Nick Kunz is a Ph.D. student in systems from Seattle, WA. He earned his M.S. in urban planning, urban analytics from Columbia University, B.S. (honors) in housing & urban development from Arizona State University, and now studies the integration of data science and transportation systems under the supervision of H. Oliver Gao.
What is your area of research, scholarship, or work and why is it important?
I’m currently investigating the geolocated real-time effects of urban transit bus idling on a global scale. Economic costs, ecological stress, and public health hazards, among others, all simultaneously emerge from this frequent and repeated pattern of undesirable driving behavior. Although the negative impacts of idling are evident, the magnitude of the problem has emerged as a category of its own concern. There are many fragmented and historical data sets created ad hoc in this regard, but none captured in real-time on a global scale. However, we’re beginning to address that with this work.
What are the broader implications of this research, scholarship, or work?
This real-time data can be used in many different ways. One way is the ability to immediately intercept idling events as they occur – moving beyond reactive policies based on historical trends to preemptive measures and proactive reduction strategies. This shift would mark a significant advancement in the approach to reducing urban transit bus fleet idling worldwide. The extensibility of this effort also allows easy integration of new vehicle telemetry types as they become available. The volume of data can be used in a wide range of other applications related to geospatial intelligence, learning algorithms, and sequential decision-making.
What hobbies or activities do you enjoy in your spare time?
I’m an inactive musician. I enjoy playing guitar, drums and piano, mostly. I spent a number of years in bands and touring throughout cities across North America. Few experiences lend themselves the opportunity to see such a wide array of cities in so little time. It was that which first piqued my interest in urbanization. I also enjoy many outdoor activities such as hiking, backpacking, camping, adventure travel, jeeps, fishing and hunting. I’m always looking for a fishing buddy. If you’re ever in the Olympic National Park and want to catch (and release) the very rare “Beardslee” trout, reach out and I’ll show you my favorite spot.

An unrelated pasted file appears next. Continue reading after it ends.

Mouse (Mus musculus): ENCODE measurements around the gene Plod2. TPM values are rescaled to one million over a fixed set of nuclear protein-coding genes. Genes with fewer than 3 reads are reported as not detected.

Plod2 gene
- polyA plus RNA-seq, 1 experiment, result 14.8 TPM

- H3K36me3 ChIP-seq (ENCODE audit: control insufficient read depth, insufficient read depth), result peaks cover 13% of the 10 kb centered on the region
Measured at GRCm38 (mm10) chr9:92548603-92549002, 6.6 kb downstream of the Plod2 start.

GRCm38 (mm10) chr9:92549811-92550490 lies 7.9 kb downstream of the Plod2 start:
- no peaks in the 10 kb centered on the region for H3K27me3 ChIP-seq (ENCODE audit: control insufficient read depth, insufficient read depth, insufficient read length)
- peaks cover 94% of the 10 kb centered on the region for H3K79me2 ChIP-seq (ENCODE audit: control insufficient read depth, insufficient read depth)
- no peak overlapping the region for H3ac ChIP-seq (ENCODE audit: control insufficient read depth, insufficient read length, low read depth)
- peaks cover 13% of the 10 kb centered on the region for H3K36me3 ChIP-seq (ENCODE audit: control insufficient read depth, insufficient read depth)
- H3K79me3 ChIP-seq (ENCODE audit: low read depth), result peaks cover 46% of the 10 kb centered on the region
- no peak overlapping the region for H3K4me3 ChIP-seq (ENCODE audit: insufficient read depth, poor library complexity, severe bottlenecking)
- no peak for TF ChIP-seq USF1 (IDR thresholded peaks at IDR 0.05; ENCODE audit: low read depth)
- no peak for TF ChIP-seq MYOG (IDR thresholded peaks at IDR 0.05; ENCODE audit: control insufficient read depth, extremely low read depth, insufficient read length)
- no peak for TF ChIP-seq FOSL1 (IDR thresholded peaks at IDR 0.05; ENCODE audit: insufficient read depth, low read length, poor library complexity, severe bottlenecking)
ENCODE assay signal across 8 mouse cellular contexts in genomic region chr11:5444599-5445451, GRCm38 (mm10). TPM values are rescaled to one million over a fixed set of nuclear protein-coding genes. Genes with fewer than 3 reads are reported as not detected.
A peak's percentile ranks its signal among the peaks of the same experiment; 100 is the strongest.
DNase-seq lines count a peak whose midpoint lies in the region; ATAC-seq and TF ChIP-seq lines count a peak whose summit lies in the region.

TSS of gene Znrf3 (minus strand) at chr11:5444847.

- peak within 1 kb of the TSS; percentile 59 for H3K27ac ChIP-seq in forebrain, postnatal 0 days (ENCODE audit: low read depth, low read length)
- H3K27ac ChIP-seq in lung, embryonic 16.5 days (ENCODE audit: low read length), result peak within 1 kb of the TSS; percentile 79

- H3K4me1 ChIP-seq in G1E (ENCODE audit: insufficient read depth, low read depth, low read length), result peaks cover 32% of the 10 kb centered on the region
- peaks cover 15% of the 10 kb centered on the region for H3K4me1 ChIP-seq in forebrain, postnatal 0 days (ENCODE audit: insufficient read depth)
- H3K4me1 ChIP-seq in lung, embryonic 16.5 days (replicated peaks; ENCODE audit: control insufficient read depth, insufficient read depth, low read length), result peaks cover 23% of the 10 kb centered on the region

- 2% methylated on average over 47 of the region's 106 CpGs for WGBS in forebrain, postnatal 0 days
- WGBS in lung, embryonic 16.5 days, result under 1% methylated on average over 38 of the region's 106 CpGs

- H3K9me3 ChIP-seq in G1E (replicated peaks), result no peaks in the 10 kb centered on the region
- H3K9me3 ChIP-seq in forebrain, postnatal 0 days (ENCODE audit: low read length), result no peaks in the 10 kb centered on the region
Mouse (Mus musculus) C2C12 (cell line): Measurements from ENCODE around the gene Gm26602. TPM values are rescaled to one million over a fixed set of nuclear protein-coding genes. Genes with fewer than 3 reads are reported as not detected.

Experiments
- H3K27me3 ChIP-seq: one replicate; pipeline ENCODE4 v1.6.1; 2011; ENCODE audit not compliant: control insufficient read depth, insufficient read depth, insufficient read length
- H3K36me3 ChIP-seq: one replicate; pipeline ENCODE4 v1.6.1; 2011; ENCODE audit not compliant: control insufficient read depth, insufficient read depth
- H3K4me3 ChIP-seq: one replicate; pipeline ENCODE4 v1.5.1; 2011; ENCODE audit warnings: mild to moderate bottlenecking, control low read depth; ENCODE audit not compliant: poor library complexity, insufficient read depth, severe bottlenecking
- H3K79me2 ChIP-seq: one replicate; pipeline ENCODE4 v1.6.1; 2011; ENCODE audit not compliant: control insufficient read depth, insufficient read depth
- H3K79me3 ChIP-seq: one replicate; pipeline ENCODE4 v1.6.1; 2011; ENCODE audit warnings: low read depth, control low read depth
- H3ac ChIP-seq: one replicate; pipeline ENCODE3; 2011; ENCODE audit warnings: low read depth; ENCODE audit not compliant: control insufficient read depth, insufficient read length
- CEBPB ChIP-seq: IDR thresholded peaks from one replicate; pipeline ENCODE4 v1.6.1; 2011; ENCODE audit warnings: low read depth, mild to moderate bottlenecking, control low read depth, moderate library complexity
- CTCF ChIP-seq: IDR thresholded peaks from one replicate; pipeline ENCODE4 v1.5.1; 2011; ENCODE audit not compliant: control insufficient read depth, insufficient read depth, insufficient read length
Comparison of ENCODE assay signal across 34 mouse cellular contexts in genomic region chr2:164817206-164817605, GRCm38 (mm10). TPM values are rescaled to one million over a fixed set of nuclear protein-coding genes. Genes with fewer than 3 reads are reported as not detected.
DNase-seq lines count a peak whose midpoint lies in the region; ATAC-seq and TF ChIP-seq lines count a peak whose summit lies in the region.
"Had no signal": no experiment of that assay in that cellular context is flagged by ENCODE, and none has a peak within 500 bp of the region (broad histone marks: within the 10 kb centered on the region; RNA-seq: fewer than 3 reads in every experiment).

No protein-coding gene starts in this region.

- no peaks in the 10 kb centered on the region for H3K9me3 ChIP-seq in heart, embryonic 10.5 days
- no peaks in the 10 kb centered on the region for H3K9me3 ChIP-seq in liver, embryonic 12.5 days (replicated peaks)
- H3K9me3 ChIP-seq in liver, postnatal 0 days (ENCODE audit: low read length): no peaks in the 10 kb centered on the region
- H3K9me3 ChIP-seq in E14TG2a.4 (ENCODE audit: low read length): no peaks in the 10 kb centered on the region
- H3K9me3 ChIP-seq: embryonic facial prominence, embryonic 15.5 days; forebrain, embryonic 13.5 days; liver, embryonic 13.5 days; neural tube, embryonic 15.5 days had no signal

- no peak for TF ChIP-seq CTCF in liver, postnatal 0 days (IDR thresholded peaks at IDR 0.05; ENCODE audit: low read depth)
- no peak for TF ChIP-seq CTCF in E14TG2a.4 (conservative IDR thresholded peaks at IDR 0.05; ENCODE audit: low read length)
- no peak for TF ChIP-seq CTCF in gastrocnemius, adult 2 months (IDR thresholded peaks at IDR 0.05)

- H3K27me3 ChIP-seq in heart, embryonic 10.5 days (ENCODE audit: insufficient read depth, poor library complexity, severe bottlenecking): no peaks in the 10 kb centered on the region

Why did you choose Cornell?
I chose Cornell because of the depth, breadth and interdisciplinary strength of the Systems program. I was delighted to discover the many overlapping research interests of my advisor and his lab. I get to combine my skills in data science, machine learning and geographic information systems within the domain of urbanization. I am humbled and grateful to be amongst so many outstanding faculty members, staff, administrators, classmates, colleagues and collaborators. I have not had a similar sense of camaraderie since leaving the military. I am confident I made the right choice in choosing Cornell.
What is next for you?
After graduating, I’d love to carry on the research that I started here. Whether that be in the academy, industry or otherwise, I hope to continue engaging in meaningful work that increases our understanding of the places we live in and around.
Do you have any advice for future or current graduate students?
Don’t be afraid to ask questions, seek advice and engage with the broader community. Immerse yourself in the learning process. Attend lectures, talk to interesting people, take thoughtful notes, and did I mention to not be afraid to ask questions?